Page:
Babcock-Webb WMA – Tucker Grade

Tucker Grade is the main road in to the WMA. As you enter the WMA you will be travelling from west to east. Like most of the roads, it is a straight line through the area. There are three intersections in the recreational area, Lake Road, Oilwell Grade and Seaboard Grade. Beyond Seaboard is the managed hunting area which is normally closed to vehicular traffic by a gate . Tucker Grade runs all the way to a permanently closed gate at US-31. The grade is paved from the entrance to the Gun Range and beyond that is hardshell road until the gate to the hunting area. The hardshell roads are passable by all vehicles.

There is a hunter check station just past the entrance at the intersection of Tucker and Lake. There is no need to stop here unless the station is open and the main road will be blocked if that is the case. If it is open, you will need to check in for safety reasons. Hunters and others are counted in and out. There is a drainage canal that runs into Webb Lake just past the check station. The right side is the northernmost end of the lake and the left a marshy area where you can frequently find wading birds. There are fresh water mussels in this area as this Limpkin has discovered.

The next point of interest is marl pond #3 on the right hand side. The left side of the road here is scrubland and can be followed to the left and the drainage canal.

This is another area where moorhens live in the cattails on the east and far sides. At the eastern end of the pond is a gate which can be used to follow around to the marshes on the far side.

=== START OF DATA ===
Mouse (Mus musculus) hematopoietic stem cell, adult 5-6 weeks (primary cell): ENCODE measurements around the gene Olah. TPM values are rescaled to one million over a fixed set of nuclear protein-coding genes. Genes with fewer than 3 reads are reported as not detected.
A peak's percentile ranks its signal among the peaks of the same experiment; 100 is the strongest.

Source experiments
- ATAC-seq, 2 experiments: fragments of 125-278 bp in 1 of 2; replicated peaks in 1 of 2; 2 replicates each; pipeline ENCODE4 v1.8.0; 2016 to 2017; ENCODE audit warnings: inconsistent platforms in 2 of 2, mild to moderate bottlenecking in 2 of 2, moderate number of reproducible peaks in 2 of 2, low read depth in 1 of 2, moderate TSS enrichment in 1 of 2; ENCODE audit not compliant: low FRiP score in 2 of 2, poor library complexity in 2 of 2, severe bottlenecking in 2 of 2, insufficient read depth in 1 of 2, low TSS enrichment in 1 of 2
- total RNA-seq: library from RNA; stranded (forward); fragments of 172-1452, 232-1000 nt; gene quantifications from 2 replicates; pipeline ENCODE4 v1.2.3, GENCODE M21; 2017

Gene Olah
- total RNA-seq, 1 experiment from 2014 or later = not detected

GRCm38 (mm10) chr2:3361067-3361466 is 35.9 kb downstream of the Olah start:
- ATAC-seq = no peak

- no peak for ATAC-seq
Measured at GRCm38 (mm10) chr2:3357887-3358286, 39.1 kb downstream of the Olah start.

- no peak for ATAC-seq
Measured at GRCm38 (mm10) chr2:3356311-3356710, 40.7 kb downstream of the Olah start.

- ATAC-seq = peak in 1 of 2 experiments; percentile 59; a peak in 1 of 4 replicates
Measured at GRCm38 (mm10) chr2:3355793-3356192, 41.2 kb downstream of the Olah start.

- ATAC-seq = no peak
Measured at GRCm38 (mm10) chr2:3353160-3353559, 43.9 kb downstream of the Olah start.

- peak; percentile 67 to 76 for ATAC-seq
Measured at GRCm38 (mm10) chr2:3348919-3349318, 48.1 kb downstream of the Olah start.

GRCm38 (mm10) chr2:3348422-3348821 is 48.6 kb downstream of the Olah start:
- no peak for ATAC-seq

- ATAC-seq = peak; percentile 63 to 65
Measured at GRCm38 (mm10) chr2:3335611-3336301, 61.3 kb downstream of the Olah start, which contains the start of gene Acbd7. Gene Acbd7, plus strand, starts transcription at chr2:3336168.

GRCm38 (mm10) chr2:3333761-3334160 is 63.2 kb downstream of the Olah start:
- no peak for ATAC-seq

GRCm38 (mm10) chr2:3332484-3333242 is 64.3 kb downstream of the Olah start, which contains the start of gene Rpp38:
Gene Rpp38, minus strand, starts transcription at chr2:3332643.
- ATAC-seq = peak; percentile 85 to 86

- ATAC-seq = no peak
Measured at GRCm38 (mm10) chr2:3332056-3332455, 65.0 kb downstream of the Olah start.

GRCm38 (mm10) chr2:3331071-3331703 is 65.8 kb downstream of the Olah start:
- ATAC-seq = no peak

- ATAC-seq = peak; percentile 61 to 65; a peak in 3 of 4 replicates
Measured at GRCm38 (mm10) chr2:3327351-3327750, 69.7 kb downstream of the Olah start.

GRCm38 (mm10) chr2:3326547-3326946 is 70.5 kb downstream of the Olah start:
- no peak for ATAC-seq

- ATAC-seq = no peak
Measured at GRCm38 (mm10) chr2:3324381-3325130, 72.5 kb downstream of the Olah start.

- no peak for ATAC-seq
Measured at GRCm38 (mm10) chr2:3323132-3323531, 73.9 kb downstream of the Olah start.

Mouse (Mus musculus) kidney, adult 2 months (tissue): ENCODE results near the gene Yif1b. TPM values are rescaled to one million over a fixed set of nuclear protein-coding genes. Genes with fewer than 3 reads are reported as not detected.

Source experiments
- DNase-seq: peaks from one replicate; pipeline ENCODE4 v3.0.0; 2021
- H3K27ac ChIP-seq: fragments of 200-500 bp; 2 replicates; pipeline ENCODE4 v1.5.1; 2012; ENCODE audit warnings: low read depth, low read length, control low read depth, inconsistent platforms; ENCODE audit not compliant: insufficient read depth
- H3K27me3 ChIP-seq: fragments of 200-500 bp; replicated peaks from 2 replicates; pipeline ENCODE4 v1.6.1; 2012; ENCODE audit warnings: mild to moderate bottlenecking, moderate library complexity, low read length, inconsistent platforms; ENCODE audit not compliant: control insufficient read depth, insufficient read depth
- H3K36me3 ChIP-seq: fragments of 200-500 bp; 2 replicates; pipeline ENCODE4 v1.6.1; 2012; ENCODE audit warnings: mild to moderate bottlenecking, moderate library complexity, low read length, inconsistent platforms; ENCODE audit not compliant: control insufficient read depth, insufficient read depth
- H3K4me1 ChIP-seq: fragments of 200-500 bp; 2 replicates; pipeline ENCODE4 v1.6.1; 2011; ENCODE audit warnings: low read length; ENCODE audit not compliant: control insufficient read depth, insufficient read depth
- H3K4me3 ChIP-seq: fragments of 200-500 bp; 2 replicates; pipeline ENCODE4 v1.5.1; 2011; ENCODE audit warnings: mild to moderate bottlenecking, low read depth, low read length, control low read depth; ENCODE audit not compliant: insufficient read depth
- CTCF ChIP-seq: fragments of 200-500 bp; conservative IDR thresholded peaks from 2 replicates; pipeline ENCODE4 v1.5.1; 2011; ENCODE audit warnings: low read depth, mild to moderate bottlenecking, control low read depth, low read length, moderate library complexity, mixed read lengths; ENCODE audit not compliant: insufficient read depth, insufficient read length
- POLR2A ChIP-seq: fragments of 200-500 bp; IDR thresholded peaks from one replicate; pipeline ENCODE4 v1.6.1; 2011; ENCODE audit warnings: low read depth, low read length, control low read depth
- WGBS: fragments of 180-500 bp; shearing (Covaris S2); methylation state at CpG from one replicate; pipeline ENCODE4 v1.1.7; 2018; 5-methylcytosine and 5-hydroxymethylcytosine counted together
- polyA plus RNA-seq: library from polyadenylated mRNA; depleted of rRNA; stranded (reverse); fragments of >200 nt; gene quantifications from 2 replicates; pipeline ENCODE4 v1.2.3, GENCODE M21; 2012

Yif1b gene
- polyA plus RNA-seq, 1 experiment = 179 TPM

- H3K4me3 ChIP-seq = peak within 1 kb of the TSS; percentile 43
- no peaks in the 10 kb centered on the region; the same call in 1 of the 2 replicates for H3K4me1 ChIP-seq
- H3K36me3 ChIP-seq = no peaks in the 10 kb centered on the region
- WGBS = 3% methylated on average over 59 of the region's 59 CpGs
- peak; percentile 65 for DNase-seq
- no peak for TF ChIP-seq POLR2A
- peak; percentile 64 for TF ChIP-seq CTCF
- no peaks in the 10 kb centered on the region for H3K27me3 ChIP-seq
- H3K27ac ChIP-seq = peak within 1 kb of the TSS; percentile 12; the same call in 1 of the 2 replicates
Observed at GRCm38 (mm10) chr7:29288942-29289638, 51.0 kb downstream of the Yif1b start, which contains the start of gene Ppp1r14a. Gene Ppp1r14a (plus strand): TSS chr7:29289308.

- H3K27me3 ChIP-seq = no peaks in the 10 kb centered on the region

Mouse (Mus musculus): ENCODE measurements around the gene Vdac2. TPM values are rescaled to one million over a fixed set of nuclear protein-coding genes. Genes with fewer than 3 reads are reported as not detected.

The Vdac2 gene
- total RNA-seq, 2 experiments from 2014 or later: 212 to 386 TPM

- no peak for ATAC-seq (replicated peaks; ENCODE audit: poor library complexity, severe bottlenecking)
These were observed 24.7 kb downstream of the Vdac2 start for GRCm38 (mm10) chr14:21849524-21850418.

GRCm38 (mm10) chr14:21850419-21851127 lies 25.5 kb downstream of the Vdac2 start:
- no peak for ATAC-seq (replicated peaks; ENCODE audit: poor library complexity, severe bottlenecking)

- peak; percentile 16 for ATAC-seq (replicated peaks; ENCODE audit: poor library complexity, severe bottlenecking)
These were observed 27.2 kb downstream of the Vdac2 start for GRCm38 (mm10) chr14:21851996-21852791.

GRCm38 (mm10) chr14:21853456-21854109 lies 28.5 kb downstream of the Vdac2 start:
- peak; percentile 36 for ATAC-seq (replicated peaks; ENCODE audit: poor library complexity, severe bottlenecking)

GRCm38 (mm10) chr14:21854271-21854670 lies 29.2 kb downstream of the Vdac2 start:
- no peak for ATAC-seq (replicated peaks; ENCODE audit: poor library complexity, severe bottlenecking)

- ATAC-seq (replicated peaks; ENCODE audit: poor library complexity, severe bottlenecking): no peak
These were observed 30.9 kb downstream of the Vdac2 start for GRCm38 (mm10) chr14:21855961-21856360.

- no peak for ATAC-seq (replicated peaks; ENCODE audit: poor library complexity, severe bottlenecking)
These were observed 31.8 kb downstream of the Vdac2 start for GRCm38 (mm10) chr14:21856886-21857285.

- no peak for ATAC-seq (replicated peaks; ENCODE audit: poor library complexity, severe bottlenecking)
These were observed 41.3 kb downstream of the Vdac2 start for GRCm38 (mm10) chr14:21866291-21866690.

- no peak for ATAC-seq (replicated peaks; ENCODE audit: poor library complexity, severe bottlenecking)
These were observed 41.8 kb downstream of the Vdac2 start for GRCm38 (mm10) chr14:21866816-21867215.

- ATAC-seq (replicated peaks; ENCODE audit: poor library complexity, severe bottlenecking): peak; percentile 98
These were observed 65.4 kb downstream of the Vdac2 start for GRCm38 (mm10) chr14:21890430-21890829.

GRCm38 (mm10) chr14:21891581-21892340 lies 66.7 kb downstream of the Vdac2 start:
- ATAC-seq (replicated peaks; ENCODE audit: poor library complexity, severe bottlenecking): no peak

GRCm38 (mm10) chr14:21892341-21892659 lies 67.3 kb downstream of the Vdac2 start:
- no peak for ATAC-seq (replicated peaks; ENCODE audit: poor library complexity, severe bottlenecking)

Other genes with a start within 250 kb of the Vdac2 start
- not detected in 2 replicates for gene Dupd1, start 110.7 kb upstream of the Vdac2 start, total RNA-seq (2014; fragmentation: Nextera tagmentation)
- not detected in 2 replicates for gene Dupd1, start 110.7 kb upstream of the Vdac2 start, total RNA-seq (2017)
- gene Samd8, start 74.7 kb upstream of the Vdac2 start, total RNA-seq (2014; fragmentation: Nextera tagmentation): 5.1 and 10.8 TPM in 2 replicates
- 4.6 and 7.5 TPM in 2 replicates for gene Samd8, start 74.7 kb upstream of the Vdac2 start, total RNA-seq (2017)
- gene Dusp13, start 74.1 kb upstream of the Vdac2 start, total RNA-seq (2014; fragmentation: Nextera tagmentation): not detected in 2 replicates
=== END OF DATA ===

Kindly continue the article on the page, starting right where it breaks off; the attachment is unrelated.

Once you are past Marl Pond #3, I seldom see much in this area so generally continue on past Oilwell Grade before stopping.

There is usually some traffic to and from the range so I wouldn’t recommend stopping until you are past it. Even then, the road is narrow and if you want to stop and watch from the car keep an eye out for traffic. There are a few places where the shoulder is firm enough to pull partially off the road.

Once past Oilwell, the land becomes marshy on the left side with a lot of potential for waders. In many instances they will be quite deep in marsh grasses but, there are some more open spots. This shot of a Great Egret was taken there. I kinda of like the way that the angle of it’s neck matches the angle of the grass.

Most of the right side isn’t normally wet except after a lot of rain.  There are some exceptions though where drains are placed to keep water pressure from damaging gthe grade.   The right side is a good place to see deer.

This is a view of Tuckers Grade beyond the Firing Range showing the hardshell surface and pine flatwoods across a dry meadow.

This is a marshy area.  While the grasses look the same, these can withstand longer periodss of wetness.  To the right is Alligator Flag which requires standing water.  The plants are brown due to a cold snap.  It doesn’t take a frost to hurt some of these tropical plants.  Beyond the Alligator flag you can see a hammock which indicated higher, dryer ground.


About birds n' bugs

Retired, living in SW Florida and spending my time at nature photography in my local area. I volunteer with a couple of local organizations to help my adopted home town. Travelling is now by airplane and car instead of a sailboat but happy anyway.
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